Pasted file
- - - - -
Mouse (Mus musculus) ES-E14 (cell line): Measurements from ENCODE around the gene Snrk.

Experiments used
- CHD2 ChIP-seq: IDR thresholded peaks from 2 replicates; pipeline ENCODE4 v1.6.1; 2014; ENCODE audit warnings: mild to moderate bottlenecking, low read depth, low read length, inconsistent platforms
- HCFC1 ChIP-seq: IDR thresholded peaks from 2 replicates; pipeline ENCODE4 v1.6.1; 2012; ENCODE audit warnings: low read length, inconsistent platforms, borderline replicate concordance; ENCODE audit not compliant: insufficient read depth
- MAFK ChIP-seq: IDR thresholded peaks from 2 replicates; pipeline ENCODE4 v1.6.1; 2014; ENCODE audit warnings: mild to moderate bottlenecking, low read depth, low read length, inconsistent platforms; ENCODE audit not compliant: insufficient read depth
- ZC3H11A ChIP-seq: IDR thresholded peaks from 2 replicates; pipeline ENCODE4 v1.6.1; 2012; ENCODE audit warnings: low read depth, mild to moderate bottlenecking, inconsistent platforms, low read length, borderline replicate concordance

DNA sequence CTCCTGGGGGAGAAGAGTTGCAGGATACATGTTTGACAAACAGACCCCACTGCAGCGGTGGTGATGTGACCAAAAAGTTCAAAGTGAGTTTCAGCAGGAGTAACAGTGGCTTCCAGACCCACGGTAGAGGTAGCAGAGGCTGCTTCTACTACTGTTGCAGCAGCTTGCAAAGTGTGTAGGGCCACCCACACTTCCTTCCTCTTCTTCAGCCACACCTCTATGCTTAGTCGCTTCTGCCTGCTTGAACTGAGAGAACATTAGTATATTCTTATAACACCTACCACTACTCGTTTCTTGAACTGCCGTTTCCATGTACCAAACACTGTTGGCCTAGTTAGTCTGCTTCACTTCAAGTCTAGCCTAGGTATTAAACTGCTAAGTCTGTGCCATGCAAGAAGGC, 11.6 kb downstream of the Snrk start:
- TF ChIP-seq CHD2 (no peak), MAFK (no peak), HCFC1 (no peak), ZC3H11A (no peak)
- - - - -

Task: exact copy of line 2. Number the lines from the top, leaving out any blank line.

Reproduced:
Experiments used